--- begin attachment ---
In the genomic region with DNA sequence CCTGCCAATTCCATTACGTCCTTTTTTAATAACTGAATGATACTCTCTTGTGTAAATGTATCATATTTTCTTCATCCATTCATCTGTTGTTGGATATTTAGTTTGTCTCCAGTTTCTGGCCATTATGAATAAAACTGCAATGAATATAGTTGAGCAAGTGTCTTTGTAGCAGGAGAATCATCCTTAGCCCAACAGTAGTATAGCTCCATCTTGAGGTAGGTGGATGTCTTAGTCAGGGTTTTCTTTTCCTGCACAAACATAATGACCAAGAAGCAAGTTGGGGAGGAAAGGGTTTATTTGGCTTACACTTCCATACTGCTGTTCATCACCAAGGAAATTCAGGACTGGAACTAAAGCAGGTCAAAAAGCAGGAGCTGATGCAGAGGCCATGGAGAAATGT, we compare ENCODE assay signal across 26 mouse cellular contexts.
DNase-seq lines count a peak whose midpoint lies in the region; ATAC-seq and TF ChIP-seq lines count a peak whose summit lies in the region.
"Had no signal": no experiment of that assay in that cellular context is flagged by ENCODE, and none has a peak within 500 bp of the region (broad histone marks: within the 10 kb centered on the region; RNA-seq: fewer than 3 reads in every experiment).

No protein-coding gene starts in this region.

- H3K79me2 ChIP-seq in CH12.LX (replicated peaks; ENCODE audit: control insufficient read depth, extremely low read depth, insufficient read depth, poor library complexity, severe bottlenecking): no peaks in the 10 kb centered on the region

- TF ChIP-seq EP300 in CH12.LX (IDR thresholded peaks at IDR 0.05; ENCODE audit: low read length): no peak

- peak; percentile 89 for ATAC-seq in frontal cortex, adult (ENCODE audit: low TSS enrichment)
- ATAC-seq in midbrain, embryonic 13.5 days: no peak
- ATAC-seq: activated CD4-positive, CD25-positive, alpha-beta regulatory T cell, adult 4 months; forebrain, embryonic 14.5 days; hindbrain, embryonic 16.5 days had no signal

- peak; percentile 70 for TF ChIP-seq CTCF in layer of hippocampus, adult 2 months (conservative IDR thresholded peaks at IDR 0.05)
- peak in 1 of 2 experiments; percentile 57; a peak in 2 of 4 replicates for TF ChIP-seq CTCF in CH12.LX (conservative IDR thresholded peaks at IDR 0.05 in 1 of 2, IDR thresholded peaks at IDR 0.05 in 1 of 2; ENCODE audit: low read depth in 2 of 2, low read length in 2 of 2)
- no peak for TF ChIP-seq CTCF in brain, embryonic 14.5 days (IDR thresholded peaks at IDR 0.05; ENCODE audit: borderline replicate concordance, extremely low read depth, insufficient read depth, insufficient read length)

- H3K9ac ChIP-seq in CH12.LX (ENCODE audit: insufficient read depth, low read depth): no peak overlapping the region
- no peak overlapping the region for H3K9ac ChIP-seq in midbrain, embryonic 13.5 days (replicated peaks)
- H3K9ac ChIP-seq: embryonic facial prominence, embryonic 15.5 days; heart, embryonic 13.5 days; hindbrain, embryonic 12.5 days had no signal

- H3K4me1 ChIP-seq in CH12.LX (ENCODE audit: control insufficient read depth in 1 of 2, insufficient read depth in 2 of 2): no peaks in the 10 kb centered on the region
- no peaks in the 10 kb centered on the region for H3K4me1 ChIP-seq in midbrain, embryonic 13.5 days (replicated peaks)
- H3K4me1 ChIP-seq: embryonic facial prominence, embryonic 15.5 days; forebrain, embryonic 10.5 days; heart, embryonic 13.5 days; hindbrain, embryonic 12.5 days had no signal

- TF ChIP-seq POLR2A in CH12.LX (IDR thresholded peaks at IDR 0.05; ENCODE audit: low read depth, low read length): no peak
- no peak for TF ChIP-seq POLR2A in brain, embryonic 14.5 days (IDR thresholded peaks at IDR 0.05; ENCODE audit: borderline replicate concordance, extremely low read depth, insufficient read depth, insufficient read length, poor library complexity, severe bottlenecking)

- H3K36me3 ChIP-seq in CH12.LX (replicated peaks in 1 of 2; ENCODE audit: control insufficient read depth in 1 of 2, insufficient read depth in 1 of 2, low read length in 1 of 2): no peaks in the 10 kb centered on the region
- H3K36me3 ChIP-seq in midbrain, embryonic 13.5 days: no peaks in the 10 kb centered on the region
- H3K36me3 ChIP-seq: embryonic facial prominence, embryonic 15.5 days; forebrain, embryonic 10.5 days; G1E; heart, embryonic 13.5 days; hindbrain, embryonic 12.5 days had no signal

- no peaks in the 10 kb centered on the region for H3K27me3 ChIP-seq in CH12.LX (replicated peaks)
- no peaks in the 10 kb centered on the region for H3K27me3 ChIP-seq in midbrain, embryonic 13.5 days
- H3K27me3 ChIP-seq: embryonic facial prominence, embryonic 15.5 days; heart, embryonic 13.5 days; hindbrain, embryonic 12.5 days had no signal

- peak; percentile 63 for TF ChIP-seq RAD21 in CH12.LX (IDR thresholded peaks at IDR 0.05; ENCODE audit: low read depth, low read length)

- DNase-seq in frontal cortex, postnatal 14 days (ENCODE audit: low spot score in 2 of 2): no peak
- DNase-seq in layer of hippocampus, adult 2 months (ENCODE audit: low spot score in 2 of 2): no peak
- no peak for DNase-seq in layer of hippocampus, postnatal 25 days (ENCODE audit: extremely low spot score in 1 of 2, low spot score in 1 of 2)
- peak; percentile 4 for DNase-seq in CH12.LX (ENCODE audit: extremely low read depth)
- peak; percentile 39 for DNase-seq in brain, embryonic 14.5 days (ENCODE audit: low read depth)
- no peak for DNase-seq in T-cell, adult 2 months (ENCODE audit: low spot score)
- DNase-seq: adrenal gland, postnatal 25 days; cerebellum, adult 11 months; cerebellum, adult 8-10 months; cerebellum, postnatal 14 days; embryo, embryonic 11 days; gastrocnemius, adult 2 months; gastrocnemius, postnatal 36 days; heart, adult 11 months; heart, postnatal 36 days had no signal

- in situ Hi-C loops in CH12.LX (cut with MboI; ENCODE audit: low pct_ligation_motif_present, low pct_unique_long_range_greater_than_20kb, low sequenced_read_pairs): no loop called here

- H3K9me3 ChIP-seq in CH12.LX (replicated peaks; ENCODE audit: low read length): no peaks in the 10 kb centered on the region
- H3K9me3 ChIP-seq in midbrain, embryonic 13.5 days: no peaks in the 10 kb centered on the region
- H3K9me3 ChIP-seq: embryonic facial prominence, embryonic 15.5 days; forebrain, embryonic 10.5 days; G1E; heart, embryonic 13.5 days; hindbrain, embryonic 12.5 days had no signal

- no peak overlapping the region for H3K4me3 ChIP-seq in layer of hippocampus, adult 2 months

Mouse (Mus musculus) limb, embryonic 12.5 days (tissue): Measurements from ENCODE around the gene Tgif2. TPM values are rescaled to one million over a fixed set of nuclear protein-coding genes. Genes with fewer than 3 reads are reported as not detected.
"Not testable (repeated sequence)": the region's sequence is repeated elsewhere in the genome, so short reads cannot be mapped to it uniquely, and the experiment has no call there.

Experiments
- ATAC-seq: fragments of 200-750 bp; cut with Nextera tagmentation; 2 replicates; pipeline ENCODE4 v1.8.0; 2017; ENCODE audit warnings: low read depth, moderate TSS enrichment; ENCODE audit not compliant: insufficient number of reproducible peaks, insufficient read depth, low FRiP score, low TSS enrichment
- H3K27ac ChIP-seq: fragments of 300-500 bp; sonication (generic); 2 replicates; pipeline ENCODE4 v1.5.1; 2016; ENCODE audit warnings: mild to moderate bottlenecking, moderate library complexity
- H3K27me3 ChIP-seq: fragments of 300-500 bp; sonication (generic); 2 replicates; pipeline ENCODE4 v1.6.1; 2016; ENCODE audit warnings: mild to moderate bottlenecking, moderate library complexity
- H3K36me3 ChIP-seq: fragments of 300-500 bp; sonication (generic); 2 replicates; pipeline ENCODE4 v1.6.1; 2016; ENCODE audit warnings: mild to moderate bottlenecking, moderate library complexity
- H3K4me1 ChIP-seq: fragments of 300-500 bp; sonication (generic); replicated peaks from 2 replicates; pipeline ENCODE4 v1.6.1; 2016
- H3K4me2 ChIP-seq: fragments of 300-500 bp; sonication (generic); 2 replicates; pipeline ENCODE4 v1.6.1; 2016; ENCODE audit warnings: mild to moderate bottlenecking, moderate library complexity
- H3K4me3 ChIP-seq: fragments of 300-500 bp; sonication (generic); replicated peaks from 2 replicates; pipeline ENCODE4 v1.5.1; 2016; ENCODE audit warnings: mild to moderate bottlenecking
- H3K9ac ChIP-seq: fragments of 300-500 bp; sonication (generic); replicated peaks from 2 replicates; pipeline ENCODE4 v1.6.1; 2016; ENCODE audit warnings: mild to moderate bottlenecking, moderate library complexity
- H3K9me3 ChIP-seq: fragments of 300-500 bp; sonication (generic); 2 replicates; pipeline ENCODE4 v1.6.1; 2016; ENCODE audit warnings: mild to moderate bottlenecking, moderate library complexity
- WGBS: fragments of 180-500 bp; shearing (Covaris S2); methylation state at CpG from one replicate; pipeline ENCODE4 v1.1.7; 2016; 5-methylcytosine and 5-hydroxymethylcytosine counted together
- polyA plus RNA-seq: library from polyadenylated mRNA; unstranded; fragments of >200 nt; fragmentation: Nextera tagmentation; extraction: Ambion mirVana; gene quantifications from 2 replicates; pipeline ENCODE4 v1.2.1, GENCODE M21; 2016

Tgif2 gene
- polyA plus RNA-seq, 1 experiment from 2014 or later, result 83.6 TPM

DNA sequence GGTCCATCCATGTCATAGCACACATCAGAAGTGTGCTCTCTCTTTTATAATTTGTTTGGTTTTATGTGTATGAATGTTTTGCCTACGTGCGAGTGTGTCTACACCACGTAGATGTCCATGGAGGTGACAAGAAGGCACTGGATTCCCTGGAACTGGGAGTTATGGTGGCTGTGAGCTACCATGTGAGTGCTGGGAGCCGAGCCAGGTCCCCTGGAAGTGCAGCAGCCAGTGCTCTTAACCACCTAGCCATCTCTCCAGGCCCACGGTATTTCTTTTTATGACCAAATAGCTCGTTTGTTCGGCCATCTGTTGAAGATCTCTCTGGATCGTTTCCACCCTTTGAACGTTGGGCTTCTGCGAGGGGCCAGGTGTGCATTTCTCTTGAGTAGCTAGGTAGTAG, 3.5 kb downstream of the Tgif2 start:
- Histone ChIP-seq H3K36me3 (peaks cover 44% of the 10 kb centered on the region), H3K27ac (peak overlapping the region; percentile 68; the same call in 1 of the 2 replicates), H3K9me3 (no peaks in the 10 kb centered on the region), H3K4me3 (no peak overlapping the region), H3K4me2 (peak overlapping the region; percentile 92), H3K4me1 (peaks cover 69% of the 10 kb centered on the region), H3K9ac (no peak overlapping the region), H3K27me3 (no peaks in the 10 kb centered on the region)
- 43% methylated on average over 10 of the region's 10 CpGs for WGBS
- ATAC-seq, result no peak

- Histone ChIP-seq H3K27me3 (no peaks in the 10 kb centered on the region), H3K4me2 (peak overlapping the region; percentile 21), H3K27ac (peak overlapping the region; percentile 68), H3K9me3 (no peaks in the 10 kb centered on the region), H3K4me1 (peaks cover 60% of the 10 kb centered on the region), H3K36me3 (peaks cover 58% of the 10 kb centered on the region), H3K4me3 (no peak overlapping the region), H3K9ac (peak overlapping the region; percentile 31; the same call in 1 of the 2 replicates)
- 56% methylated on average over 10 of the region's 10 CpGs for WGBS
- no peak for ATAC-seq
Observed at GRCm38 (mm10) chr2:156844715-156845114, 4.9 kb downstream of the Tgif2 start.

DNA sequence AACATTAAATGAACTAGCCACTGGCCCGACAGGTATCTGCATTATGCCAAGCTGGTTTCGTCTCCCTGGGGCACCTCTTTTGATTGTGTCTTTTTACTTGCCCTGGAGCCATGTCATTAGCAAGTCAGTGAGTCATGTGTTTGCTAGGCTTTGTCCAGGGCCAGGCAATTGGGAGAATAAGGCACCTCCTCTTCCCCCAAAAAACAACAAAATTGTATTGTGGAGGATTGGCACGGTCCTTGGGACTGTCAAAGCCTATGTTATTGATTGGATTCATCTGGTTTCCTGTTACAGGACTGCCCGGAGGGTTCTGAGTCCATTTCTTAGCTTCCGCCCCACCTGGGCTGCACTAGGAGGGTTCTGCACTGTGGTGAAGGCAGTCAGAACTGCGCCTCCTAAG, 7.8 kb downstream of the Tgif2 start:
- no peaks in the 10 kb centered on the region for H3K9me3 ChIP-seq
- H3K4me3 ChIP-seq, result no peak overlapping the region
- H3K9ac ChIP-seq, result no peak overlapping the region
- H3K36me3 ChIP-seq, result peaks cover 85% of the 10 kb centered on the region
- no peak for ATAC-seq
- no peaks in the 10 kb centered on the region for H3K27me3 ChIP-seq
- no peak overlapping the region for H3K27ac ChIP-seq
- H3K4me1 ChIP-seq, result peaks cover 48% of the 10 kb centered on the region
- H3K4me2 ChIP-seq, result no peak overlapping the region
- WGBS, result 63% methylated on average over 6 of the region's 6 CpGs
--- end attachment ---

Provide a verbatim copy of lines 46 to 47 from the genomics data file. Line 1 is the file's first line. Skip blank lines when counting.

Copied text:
- H3K36me3 ChIP-seq: fragments of 300-500 bp; sonication (generic); 2 replicates; pipeline ENCODE4 v1.6.1; 2016; ENCODE audit warnings: mild to moderate bottlenecking, moderate library complexity
- H3K4me1 ChIP-seq: fragments of 300-500 bp; sonication (generic); replicated peaks from 2 replicates; pipeline ENCODE4 v1.6.1; 2016